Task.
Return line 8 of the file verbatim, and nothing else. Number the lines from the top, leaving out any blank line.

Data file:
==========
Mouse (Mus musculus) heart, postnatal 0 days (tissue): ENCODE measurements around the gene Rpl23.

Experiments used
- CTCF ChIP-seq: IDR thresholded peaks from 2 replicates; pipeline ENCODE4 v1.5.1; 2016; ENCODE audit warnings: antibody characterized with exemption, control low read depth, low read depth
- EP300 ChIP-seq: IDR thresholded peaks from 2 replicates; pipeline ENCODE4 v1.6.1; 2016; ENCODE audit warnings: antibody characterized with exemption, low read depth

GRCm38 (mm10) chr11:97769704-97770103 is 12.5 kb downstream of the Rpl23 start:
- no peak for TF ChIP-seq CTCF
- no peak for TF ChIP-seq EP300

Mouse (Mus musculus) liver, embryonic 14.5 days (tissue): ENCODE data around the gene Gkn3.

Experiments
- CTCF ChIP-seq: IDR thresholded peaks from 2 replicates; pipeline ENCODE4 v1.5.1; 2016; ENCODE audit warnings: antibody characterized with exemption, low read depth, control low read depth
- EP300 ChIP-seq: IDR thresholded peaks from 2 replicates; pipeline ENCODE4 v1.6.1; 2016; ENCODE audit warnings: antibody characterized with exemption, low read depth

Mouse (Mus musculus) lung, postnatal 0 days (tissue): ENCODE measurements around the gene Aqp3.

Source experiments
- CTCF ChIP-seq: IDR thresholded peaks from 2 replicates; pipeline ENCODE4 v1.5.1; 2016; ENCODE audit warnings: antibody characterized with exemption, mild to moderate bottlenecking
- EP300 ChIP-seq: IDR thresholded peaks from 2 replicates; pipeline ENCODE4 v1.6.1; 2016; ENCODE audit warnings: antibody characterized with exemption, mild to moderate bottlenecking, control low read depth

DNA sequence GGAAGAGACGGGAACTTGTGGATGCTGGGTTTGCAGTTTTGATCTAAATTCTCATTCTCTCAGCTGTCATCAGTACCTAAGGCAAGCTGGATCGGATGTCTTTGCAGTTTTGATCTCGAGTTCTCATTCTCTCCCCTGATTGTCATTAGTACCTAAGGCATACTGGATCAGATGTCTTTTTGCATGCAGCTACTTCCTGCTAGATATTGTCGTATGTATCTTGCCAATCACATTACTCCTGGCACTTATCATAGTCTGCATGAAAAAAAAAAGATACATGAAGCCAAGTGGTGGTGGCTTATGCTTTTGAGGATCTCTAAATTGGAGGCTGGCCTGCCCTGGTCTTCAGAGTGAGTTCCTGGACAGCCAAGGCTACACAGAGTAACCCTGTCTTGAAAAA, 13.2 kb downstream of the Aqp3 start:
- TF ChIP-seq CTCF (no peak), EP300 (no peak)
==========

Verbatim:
Mouse (Mus musculus) liver, embryonic 14.5 days (tissue): ENCODE data around the gene Gkn3.